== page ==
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For many people, cracking open a good book while lying on the beach or curling up beside a fire is a great way to relax. But there's many additional benefits to reading that may not be as obvious.

Reading reduces stress

A study by the University of Sussex found that reading can actually reduce stress levels by up to 68 per cent. Not only does reading reduce stress, it's also been found to decrease heart rates and ease muscle tension.

According to Dr David Lewis of the University reading is more than a just a distraction, it provides a healthy form of escapism.

"Losing yourself in a book is the ultimate relaxation … It really doesn't matter what book you read ... you can escape from the worries and stresses of the everyday world and spend a while exploring the domain of the author's imagination," he said.

Reading improves brain power

In the same way that you might work out at a gym to improve your physical health, reading is a form of mental exercise that helps keep our brains healthy.

An article in the AGE Journal found that daily mental exercise or "mental training" can improve cognitive function in adults. Among other benefits for our brains, reading can help boost our memory and ability to problem solve.

So next time you need to boost your brain power, try taking a break from studying and read something that interests you — whether that's a novel, magazine or online article.

Reading reduces your risk of developing dementia

As well as improving our brain power, reading has also been proven to reduce the risk of developing dementia.

Research from Krashen found that active readers outperform non-readers in the Mini Mental State Examination (MMSE), the standard test for detecting dementia.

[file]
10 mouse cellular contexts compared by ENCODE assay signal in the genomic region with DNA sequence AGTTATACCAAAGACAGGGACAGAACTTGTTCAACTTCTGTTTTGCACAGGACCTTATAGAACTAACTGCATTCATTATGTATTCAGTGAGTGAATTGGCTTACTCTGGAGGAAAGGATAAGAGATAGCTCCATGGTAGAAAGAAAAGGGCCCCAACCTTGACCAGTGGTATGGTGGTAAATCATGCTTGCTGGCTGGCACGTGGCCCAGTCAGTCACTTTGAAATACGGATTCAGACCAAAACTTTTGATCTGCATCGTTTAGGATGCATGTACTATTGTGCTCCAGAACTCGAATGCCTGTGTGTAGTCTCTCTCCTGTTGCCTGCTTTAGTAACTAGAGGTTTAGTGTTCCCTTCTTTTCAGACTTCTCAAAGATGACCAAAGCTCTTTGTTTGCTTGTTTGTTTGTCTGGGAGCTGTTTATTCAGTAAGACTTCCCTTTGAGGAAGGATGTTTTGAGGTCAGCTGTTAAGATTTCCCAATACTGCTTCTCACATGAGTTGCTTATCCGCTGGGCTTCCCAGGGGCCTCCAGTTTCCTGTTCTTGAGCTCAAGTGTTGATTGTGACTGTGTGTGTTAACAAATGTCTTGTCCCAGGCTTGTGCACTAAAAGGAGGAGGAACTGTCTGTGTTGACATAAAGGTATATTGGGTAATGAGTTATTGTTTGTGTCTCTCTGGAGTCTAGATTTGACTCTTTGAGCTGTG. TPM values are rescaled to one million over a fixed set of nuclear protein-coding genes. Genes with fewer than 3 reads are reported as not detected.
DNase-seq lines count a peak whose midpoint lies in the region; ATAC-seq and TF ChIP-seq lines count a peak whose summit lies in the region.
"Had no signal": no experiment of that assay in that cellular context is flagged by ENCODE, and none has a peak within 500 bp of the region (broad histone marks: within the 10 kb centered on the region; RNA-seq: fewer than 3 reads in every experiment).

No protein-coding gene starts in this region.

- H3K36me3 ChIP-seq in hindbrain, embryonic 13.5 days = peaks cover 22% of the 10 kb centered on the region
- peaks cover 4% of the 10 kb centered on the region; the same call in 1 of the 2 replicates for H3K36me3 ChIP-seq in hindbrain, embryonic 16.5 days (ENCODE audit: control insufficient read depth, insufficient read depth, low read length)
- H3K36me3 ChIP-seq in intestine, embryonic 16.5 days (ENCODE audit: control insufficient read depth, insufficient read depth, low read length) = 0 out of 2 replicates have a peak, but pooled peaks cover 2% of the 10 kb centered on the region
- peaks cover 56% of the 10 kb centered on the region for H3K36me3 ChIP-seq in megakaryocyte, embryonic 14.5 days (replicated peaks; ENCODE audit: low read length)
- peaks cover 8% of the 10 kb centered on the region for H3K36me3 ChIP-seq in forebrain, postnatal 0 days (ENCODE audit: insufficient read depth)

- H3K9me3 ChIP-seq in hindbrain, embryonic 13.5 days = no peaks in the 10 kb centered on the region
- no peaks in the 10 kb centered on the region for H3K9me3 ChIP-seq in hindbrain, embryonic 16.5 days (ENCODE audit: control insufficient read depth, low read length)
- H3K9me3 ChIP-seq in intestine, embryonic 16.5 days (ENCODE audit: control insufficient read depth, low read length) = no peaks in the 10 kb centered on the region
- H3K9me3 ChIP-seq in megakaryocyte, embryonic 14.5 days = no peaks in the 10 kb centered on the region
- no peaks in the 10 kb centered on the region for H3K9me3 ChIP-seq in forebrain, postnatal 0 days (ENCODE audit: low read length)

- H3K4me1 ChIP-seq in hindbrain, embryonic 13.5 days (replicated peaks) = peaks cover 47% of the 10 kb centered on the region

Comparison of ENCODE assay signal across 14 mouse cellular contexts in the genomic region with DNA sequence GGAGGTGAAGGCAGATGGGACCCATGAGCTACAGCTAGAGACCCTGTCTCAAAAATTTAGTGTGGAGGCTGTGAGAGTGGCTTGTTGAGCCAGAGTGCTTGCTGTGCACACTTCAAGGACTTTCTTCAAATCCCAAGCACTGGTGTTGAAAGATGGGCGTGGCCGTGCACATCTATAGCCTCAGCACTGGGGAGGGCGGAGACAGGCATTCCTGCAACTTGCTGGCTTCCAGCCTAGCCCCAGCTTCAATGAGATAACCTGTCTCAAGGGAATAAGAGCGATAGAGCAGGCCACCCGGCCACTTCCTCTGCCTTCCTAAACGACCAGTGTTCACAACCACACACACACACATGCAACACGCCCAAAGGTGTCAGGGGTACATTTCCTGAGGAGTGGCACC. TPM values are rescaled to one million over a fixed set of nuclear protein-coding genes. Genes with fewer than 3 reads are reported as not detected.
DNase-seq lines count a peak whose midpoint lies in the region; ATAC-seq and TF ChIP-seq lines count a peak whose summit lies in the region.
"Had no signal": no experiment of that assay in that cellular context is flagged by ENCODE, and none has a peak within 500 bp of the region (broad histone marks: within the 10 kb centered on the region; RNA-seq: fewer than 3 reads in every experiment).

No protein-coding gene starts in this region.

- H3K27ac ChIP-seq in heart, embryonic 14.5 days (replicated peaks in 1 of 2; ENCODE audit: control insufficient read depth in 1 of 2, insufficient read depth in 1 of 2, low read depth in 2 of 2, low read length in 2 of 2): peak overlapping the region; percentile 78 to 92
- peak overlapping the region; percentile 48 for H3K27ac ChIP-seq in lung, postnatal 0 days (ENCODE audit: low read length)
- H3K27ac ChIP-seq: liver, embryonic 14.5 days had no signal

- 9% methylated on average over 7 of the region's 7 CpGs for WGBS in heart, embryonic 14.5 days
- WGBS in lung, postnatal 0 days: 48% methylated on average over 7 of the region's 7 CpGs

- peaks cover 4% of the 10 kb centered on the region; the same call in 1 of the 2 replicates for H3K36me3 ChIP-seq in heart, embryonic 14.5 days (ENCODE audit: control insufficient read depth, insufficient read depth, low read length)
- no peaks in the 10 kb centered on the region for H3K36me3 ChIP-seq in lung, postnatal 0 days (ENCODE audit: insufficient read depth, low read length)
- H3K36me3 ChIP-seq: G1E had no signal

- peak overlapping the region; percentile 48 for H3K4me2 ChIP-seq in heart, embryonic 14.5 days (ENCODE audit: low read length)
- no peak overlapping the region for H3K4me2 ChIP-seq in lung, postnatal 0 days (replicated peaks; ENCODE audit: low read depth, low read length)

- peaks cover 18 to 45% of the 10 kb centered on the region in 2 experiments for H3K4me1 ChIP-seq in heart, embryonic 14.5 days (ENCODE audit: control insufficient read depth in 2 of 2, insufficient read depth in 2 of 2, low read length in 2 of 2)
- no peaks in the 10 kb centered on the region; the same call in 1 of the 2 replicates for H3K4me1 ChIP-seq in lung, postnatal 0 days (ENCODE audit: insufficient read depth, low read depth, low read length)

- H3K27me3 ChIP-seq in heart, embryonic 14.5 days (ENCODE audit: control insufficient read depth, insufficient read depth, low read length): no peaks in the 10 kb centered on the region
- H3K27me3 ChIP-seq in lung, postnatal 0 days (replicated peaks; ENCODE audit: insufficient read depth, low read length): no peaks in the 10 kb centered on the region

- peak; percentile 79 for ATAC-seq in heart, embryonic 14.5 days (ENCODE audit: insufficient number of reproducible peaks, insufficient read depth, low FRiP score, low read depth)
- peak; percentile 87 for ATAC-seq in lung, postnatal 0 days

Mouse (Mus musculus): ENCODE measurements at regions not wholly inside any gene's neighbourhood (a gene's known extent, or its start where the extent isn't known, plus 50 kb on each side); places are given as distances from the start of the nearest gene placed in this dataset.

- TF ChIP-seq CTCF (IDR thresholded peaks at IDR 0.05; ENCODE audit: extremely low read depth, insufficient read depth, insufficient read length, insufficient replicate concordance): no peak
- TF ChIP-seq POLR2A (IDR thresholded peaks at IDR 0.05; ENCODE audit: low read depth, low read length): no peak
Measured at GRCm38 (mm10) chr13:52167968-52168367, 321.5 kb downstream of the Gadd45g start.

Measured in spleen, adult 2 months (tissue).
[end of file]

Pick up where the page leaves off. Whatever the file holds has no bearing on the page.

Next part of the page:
Reading fosters empathy

A 2016 Canadian study explored the relationship between reading for leisure and improved empathy for others. In fact, almost three-quarters of the respondents actually said reading helped them better understand others' experiences.

For example, in the context of someone suffering from a disease, health services student Watson said it helped him develop empathy for patients and their families.

"Because you are taken on the journey of an individual with the disease, you gain a better understanding of what the individual and family members are experiencing, thus developing a level of empathy for them.”

Reading protects us from loneliness

It might seem strange that an individual activity like reading can protect us from lonelieness, but it's true.

Research has found that reading provides connection and helps create a sense of flow or enjoyment. This can also help people interact more effectively in the wider world.


You can find and borrow a book today at your nearest TAFE Queensland library, or check out their online services.

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